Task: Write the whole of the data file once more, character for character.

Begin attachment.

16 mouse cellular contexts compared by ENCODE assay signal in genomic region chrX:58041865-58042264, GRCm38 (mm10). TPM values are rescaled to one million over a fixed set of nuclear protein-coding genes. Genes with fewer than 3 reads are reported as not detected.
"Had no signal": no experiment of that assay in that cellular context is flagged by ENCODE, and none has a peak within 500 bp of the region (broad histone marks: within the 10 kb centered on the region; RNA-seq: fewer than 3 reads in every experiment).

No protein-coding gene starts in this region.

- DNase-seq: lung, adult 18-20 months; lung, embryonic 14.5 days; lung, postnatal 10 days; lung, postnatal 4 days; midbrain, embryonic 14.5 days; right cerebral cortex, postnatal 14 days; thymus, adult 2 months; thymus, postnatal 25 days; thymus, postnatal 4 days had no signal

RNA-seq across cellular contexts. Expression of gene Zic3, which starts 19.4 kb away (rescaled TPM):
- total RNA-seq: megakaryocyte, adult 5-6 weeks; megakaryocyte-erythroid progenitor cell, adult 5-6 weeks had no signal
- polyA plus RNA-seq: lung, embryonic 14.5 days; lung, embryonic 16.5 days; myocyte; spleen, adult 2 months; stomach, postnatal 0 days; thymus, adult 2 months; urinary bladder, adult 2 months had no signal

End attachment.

16 mouse cellular contexts compared by ENCODE assay signal in genomic region chrX:58041865-58042264, GRCm38 (mm10). TPM values are rescaled to one million over a fixed set of nuclear protein-coding genes. Genes with fewer than 3 reads are reported as not detected.
"Had no signal": no experiment of that assay in that cellular context is flagged by ENCODE, and none has a peak within 500 bp of the region (broad histone marks: within the 10 kb centered on the region; RNA-seq: fewer than 3 reads in every experiment).

No protein-coding gene starts in this region.

- DNase-seq: lung, adult 18-20 months; lung, embryonic 14.5 days; lung, postnatal 10 days; lung, postnatal 4 days; midbrain, embryonic 14.5 days; right cerebral cortex, postnatal 14 days; thymus, adult 2 months; thymus, postnatal 25 days; thymus, postnatal 4 days had no signal

RNA-seq across cellular contexts. Expression of gene Zic3, which starts 19.4 kb away (rescaled TPM):
- total RNA-seq: megakaryocyte, adult 5-6 weeks; megakaryocyte-erythroid progenitor cell, adult 5-6 weeks had no signal
- polyA plus RNA-seq: lung, embryonic 14.5 days; lung, embryonic 16.5 days; myocyte; spleen, adult 2 months; stomach, postnatal 0 days; thymus, adult 2 months; urinary bladder, adult 2 months had no signal